In these installments, the actor sported paper-thin skin, with rippling muscles coiled in pulsating veins running throughout his arms and chest. Glazed in sweat, Stallone’s struggles — whether mid-match or during an iconic training montage — were relatable to the burgeoning bodybuilding culture of the 1980s.
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As the late bodybuilding historian Peter McGough explained, Stallone’s physique transformations in these movies were so impactful because the actor trained himself believably on camera. The character seemed to transform physically as the series progressed, mirroring Stallone’s own training tweaks and improvements over the years.
“So like us, he was a [work in progress],” McGough wrote. “We also identified with his goals of meeting physical targets through hard work and dedication.”
on to rambo
In between the Rocky installments, Stallone’s rambo franchise was also gaining steam. Though the actor was clearly muscular in 1982’s First Bloodhe took it to another level in 1985’s First Blood: Part II and 1988’s Rambo III. His physique had reached comic book proportions by this point, with a chiseled chest, wide shoulders, and one of the most legendary backs in movie history.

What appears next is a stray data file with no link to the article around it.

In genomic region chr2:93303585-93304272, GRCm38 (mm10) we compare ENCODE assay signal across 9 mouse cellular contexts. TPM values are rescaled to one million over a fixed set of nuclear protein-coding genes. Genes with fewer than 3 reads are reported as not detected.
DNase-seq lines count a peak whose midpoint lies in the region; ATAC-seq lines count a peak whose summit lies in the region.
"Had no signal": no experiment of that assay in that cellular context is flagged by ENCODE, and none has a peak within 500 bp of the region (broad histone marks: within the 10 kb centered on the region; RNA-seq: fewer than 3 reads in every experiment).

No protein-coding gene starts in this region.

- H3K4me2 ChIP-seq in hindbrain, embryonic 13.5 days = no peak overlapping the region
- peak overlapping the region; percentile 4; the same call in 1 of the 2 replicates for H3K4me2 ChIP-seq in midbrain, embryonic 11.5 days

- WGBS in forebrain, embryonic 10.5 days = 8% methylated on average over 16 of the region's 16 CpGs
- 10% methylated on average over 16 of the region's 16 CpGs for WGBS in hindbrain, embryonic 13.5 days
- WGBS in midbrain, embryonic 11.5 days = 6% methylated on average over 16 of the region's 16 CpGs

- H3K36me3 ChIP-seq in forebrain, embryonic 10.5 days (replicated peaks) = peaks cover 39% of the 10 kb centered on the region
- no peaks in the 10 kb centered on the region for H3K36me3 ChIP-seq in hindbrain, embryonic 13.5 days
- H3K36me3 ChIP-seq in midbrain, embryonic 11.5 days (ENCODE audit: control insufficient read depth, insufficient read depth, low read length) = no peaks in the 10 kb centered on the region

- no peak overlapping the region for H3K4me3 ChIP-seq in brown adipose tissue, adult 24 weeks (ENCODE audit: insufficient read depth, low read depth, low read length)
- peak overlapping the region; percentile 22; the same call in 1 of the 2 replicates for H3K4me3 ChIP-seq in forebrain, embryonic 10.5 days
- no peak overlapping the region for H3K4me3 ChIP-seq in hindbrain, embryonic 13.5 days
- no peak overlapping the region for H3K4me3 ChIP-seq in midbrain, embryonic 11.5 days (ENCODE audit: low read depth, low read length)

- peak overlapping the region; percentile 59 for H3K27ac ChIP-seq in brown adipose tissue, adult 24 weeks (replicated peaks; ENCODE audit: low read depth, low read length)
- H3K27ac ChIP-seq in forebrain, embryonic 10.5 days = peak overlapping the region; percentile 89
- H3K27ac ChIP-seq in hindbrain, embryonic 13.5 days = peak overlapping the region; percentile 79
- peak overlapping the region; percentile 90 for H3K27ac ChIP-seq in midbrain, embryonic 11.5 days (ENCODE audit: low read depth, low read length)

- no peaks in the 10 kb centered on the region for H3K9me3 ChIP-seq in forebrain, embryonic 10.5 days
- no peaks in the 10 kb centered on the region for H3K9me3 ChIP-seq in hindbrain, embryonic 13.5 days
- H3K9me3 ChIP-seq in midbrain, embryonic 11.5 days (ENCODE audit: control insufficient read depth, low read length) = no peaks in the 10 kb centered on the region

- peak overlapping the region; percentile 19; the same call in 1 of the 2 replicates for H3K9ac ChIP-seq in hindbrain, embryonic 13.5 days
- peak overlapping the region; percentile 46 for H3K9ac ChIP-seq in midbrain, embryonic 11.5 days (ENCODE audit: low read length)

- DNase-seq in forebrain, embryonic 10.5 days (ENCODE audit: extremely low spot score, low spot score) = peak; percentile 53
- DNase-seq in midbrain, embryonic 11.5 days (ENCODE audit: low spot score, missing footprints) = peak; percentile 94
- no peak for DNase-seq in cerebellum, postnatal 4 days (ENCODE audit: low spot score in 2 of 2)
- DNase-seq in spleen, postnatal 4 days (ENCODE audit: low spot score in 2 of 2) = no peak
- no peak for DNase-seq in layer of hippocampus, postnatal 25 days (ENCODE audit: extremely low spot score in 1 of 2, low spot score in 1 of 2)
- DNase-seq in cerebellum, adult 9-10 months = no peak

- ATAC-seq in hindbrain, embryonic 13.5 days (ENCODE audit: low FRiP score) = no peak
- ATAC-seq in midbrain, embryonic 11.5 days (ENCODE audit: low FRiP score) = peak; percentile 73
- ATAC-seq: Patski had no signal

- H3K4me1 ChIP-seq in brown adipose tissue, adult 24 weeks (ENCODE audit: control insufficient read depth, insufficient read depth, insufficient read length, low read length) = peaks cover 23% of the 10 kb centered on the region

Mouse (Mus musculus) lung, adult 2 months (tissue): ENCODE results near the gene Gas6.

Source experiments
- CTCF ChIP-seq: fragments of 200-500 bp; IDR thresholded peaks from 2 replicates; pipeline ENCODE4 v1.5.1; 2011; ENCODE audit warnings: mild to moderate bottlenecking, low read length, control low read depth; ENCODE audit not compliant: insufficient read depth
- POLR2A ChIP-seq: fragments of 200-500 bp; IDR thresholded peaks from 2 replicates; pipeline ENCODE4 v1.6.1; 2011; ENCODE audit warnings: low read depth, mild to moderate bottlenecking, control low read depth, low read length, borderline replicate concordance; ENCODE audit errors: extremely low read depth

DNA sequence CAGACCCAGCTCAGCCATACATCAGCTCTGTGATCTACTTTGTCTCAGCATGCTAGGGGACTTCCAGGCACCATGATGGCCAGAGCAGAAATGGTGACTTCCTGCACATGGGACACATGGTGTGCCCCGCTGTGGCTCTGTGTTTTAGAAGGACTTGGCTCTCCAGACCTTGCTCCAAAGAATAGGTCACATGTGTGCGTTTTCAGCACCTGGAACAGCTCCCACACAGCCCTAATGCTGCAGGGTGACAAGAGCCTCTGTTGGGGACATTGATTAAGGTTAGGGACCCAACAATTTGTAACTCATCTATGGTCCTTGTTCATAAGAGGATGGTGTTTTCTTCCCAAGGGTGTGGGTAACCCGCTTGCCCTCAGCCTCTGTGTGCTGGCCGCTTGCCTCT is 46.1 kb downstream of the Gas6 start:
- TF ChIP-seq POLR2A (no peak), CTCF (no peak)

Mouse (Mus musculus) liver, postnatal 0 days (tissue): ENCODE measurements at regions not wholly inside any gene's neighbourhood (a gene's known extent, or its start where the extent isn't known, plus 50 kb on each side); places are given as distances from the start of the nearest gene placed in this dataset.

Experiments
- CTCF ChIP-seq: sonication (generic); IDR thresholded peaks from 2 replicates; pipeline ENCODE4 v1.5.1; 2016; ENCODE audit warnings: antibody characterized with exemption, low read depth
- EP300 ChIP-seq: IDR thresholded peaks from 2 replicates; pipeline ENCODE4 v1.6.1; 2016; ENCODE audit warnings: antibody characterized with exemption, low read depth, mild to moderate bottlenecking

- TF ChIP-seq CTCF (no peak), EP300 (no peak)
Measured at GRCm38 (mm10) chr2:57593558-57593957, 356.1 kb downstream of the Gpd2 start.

During the media promotion for both franchises, Stallone’s body was a constant talking point in the press. Interviews with the actor and his trainers popped up in newspapers and magazines at the time, going into detail on how often he hit the gym and how much plain grilled chicken it took to turn him into a muscle-up icon.
Though this type of stuff is commonplace now, his diet and training program got as much attention as the movies themselves.
How Did Sylvester Stallone Train for Rocky and rambo?
Throughout the Rocky franchise, Stallone’s prep was a mixture of legitimate boxing training, cardio, and bodybuilding — but things were a little more humble in the beginning. Around the release of the first movie in 1976, The New York Times detailed a fairly stripped-down training plan when compared to later installments: